6 things you need to know before you go to Colombia
Soata in Colombia at sunset (Picture: Getty)

Despite its chequered past, Colombia is emerging from the shadows with serious pace and promise.

Medellin, previously the world’s most dangerous city, is becoming a centre for innovation and a haven for digital nomads.

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San Gil is an adventure tourism hotspot, with canyoning, paragliding and white water rafting on offer.

Cartagena has the laid back tourist vibes of southern Spain.

And all of this is tempered with a fascinating – if dark – history, marred by drug wars, drug lords and violence that’s given ever more attention due to the popularity of shows like Narcos and a number of well-written biographies of Pablo Escobar.

Here are six things you need to know before you go to Colombia.

You will need to provide proof of onward travel

UK citizens are able to stay in Colombia for 90 days visa-free, but be prepared to show proof of your onward travel.

That is, you need to have a flight, bus or boat booked out of the country before you are allowed to enter.

Airlines can refuse to let you board otherwise.

There are all kinds of climates to deal with

Colombia is a big place, and with that comes a whole host of packing issues.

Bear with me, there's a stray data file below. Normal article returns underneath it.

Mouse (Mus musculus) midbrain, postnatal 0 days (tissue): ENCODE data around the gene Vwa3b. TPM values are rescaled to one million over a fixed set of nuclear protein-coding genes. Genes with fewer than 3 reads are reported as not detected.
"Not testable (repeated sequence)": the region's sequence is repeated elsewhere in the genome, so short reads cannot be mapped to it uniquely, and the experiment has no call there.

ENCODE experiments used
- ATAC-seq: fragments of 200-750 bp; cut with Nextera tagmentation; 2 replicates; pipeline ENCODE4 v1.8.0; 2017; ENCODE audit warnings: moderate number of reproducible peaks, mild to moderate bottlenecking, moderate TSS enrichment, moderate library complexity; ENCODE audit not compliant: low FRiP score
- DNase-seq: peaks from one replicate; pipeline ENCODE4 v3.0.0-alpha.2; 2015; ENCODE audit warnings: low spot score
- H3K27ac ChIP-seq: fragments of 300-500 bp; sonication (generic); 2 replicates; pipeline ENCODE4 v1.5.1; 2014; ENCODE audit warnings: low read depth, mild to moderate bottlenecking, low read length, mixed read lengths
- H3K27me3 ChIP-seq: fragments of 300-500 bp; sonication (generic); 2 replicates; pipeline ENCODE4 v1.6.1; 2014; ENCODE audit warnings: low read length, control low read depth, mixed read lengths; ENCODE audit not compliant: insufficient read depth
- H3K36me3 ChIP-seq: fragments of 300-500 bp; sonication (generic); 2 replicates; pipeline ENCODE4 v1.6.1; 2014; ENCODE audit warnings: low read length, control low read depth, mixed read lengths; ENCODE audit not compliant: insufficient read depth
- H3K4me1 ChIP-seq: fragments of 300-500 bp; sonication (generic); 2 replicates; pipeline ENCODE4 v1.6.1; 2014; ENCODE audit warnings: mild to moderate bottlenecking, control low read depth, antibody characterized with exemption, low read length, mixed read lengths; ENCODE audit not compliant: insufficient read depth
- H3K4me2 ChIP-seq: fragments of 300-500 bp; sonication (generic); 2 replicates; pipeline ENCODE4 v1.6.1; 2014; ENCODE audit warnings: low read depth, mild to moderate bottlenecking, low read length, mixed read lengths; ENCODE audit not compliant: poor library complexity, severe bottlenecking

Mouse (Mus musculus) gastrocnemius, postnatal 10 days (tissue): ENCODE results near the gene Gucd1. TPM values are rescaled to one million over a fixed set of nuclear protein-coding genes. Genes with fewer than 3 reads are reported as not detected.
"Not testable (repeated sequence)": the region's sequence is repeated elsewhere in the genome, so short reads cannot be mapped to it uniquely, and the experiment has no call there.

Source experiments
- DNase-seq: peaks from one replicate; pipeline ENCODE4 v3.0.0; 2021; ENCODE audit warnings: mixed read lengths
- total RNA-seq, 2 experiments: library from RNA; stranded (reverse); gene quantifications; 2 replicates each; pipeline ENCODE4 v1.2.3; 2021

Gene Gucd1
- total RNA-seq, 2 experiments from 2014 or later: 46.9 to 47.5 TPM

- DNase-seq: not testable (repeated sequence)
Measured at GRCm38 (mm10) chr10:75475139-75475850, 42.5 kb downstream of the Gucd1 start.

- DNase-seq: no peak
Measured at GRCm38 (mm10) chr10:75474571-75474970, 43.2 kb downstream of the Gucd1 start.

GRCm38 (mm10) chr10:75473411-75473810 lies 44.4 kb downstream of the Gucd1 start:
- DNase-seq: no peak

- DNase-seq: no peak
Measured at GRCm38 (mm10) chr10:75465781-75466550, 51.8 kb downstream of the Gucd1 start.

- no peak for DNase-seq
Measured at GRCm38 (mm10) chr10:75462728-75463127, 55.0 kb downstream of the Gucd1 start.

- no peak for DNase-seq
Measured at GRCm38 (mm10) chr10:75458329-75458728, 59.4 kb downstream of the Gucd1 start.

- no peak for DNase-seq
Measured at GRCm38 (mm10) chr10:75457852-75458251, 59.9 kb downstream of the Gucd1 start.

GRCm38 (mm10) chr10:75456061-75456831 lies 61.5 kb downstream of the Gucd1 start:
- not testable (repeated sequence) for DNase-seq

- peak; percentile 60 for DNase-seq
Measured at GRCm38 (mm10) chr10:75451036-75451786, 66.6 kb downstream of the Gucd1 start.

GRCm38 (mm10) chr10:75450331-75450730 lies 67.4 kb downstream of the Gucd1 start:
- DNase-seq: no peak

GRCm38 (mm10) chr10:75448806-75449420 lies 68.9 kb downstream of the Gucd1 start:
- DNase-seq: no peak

You’ve got the Caribbean coast in the north, the Amazon jungle in the far south, the perpetual spring of Medellin and the cooler climes of Bogota.

And you’ll probably be hitting all those spots along the way.

Colombia’s answer to Machu Picchu is the Lost City – and it’s awesome

You’ve probably heard of the Inca Trail: a tough four-day hike through Peruvian mountains, culminating in sunrise at Machu Picchu.

But Colombia offers something just as cool: La Ciudad Perdida, or the Lost City.

Located in the Sierra Nevada mountains in the country’s north, the city is believed to be even older than Machu Picchu.

Paintballing in Pablo Escobar’s ex-mansion is a thing (but you probably shouldn’t do it)

Escobar’s legacy is of great interest to tourists, and understandably so – there is a certain allure to his ill-gotten infamy.

This has gone a bit far in some cases, though: his property just outside of Medellin has been turned into a somewhat tasteless tourist attraction, and yep, there is paint balling.

However, before you load up your (fake) guns, it’s worth thinking about whether you want to contribute your tourist dollars to an estate that caused thousands of deaths over two decades – and whether it’s respectful to those victims to essentially party on their grave.

Your choice, though.

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The food is delicious but may give you a heart attack

Colombia has some really good eating, but be warned that most of it involves vast quantities of oil and a deep fat fryer.

Think cheesy, crunchy, deliciousness.

Oh, and avocados cost about 25p each.

It’s safer than you think

Of course, no country is totally safe.

But Colombia suffers from an ongoing reputation largely based on the drug violence of the 1980s – more than three decades ago.

Pablo Escobar was killed in 1993.

FARC (the communist guerrilla group) finalised a long sought-after peace accord in 2017, and have since become a political party.

Though petty theft remains a problem in the cities, and of course it pays to know which neighbourhoods are notorious, safety concerns definitely shouldn’t prevent a visit if you stick to the tourist areas.

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